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Ford Opens Doors For Jaguar, Land Rover Bids

American Government Special Collections Reference Desk

Topics:  Ford Motor Company, Jaguar, Land Rover

Ford Opens Doors For Jaguar, Land Rover Bids

Anthony Fontanelle
July 24, 2007

The recuperating Ford Motor Co. is opening its doors to welcome eager bidders. The automaker has finally decided to take that crucial step to let go two of its precious European brands included in the Premium Automotive Group (PAG).

The Dearborn-based automaker received last Thursday an undisclosed number of opening bids for its Jaguar and Land Rover British luxury brands, reported the Associated Press. Thursday was a deadline to submit early bids, but the automaker said no sale is imminent.

“We've had contacts from third parties, and we're actively evaluating them as part of our strategic review,” John Gardiner, a Ford spokesman, said Thursday. “They've only been preliminary discussions, and no decisions have been made.” Gardiner refused to divulge the number of bids and who submitted them.

In 2006, the second largest American automaker lost $12.7 billion and $282 million in the first quarter of 2007. The automaker has slashed thousands of jobs and closed several plants in an effort to reduce production costs. Analysts say the automaker in is need of liquid assets to sustain its turnaround plan and eventually return in the black. As such, it is selling the European brands to raise money for the improvement of Ford parts, production and business structure.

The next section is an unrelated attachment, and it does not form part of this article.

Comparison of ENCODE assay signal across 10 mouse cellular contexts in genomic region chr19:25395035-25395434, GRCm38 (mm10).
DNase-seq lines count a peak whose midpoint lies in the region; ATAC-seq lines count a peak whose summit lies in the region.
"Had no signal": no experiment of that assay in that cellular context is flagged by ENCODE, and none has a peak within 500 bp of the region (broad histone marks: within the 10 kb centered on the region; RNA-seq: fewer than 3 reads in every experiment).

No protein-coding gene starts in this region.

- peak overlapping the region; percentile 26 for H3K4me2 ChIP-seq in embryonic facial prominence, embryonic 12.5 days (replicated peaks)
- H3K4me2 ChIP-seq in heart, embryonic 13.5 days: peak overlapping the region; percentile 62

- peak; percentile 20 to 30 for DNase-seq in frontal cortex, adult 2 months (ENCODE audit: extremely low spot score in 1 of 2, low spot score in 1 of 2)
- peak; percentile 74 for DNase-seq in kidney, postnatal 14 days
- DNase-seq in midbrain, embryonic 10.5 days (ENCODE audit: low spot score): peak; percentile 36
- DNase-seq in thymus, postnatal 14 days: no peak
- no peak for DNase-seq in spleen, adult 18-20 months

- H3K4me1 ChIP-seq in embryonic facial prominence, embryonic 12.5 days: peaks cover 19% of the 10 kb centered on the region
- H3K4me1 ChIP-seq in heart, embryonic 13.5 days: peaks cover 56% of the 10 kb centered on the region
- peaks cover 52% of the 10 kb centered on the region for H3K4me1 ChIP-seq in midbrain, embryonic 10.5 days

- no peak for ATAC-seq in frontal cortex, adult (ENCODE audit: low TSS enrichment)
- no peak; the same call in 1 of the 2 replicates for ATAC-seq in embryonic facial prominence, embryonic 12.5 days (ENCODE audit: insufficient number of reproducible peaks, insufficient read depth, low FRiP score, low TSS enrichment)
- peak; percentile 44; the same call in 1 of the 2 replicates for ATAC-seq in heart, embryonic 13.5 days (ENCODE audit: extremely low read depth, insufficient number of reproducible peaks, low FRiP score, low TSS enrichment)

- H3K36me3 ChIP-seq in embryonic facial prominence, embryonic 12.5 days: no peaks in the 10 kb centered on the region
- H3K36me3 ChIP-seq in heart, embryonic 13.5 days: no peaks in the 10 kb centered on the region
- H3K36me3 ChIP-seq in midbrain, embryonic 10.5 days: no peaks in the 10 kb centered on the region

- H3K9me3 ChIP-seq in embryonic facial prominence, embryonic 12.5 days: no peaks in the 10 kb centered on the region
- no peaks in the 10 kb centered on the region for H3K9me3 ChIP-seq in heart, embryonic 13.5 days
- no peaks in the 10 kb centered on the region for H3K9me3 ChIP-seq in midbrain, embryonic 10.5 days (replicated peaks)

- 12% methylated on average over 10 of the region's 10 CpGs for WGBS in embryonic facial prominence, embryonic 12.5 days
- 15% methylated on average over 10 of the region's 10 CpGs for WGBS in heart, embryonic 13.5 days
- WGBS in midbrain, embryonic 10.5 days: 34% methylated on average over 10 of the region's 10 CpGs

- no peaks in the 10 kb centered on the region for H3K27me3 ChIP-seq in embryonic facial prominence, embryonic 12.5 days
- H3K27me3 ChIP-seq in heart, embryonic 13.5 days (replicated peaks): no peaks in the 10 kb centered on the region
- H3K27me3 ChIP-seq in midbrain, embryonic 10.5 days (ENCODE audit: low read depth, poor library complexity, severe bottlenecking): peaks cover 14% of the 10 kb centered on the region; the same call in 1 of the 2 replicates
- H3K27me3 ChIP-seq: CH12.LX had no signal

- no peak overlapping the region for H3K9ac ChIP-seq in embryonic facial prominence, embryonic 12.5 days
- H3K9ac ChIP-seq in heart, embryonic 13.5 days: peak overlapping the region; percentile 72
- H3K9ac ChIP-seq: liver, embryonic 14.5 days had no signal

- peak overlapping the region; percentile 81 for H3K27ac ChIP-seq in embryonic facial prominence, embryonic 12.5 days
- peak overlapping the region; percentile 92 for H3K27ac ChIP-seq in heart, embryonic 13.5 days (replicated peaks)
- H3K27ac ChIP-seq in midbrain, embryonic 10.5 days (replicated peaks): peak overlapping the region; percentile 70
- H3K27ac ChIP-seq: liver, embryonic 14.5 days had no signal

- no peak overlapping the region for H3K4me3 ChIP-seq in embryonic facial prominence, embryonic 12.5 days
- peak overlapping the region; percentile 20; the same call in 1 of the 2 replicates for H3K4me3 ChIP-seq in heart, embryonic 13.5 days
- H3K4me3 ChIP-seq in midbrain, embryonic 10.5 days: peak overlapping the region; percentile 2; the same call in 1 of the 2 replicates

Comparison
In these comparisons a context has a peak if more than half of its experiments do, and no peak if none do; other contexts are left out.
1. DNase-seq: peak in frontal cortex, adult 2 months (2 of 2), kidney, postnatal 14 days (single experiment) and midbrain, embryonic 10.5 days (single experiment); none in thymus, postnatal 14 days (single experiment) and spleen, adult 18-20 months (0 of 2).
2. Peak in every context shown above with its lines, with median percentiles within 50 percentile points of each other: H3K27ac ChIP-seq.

Ford sold its Aston Martin brand, also part of PAG, for $848 million in March. Now, the automaker is selling Jaguar and Land Rover. There is also a hot speculation that the Dearborn-based automaker would likely sell Volvo Cars, its Scandinavian brand. The rumor, spreading like wildfire, is still eliciting diverse speculations among auto industry watchers.

A company official who spoke on condition of anonymity because the bidding process is confidential said Thursday that preliminary bids have been submitted only for Jaguar and Land Rover, and that the company did not take bids for Volvo.

Paul Newton, an analyst in London for the Global Insight automotive research firm, said that he expects Jaguar and Land Rover to be sold separately because of Jaguar's losses. “Ford may even have to pay or assume liabilities to get Jaguar off its books,” he added, “but Land Rover is a reasonable value for a buyer. I don't think anybody's going to bid cold, hard cash for Jaguar.”

Newton noted Ford would like to find a buyer or buyers who would preserve the Jaguar and Land Rover heritage and jobs in the United Kingdom. Ford, which is the top auto seller in the U.K., does not want to rankle its British customers, Newton said in an interview with The Press.

Ford said Thursday that it has had contact with interested parties for its Land Rover and Jaguar luxury brands and is evaluating the level of interest, Reuters reported. “We have had contact with interested parties,” said Gardiner. “We are actively evaluating the level of interest.”

Quoting a company spokesman in Seoul, Bloomberg News reported Wednesday that Hyundai had no interest in acquiring another auto brand. Meanwhile, The Financial Times said that Renault of France and Nissan of Japan had decided to inhibit in the opening round of bids.

The International Herald Tribune said Ford had asked potential bidders to make themselves known by Thursday. A variety of companies, including private equity firms and possibly other automakers, have been preparing bids, continued the Tribune report.

The Tribune reported bidders were expected to include Cerberus Capital Management, the investment group that purchased the Chrysler Group in May. Other potential bidders include Ripplewood Holdings, a group led by Thomas Stallkamp, the former president of Chrysler. One Equity Partners, another investment firm whose senior partners include Jacques Nasser, former Ford CEO, may also participate in the bidding process.

Source:  Amazines.com

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